How January might be different
Without fail, at this time of year we will hear again about the "January Blues" or something similar. Why do people say that January is the most depressing or "least happy" month of the year? Well, the facts are debatable of course, but many would agree to at least some of the following characteristics about January. For instance:
it follows an exciting and fun filled holiday season;
we take on New Year's resolutions that may not be much fun!;
it follows a very expensive month (December) so financial pressures are a concern.
The list goes on.
Does January make me feel down?
These characteristics may ring true and might make January unique - but do they really cause us to feel down or sad? Not necessarily - but they can affect us by setting the stage for negative thought processes which could in turn lead to negative feelings and low moods.
And, for some people, these 'January factors' can add pressure to an already vulnerable state of mind, and make it difficult to feel optimistic or positive about their life.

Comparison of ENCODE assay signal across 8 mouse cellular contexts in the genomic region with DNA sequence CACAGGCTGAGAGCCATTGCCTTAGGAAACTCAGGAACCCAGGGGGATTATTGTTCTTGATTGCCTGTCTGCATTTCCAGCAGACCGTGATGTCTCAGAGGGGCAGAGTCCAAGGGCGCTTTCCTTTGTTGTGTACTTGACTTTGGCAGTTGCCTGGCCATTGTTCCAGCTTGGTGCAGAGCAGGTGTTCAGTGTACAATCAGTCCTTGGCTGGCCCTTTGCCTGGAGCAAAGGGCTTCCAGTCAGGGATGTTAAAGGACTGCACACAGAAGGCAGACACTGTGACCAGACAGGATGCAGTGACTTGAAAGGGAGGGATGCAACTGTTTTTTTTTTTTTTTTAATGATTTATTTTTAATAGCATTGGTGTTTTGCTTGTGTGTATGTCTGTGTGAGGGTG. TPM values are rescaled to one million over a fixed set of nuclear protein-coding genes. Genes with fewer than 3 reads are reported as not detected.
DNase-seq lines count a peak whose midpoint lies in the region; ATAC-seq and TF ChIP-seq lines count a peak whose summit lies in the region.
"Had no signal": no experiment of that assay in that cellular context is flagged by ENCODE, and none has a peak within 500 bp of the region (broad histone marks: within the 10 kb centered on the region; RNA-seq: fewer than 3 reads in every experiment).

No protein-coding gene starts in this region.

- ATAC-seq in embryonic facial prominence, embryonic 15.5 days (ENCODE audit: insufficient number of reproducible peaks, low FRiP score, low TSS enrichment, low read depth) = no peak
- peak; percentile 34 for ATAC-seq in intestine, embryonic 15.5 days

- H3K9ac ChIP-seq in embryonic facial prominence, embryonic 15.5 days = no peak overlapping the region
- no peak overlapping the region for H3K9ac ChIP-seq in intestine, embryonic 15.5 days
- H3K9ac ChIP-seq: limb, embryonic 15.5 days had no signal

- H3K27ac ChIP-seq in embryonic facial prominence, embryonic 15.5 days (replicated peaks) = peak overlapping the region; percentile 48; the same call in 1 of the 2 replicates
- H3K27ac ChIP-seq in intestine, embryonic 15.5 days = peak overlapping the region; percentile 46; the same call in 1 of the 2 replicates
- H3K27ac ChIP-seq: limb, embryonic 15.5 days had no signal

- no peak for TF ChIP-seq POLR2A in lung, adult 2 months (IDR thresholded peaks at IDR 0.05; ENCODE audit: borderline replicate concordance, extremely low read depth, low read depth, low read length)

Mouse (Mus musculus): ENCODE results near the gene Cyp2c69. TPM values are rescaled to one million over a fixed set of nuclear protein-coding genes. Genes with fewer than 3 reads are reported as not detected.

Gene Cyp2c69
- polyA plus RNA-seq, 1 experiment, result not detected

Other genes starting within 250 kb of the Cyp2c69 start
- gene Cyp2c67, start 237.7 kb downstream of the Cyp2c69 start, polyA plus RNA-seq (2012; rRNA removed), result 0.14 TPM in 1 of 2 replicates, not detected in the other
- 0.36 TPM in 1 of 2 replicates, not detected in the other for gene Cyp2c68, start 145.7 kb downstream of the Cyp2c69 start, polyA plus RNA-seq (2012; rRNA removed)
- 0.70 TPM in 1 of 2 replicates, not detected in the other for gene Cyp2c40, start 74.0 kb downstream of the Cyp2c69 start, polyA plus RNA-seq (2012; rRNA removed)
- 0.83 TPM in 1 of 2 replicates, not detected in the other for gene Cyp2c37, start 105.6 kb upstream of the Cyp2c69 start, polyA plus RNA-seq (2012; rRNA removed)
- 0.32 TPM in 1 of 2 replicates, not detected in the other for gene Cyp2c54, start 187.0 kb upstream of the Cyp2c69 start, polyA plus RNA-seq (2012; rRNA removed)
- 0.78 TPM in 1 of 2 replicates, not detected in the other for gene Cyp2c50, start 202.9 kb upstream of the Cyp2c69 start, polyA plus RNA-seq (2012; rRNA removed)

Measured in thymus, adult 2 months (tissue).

How can I get through it?
Thinking patterns need to be taken seriously, as your thoughts are directly connected to your feelings and states of mind. If you don't see this connection, you may become overly susceptible to the unique features of January, and start to lose a balanced view of your situation.
Also, it is important to try and counteract some of these factors by making the best of the month of January, e.g., keeping up with our New Years resolutions; getting light and warmth as much as possible, getting out and doing some fun social activities.
If you still feel an emotional struggle during this difficult month, then seek help by talking about with someone close - family or friends. You may also want to get help from a Counsellor or Psychotherapist who can help you look at psychological factors and offer you strategies to help you move forward.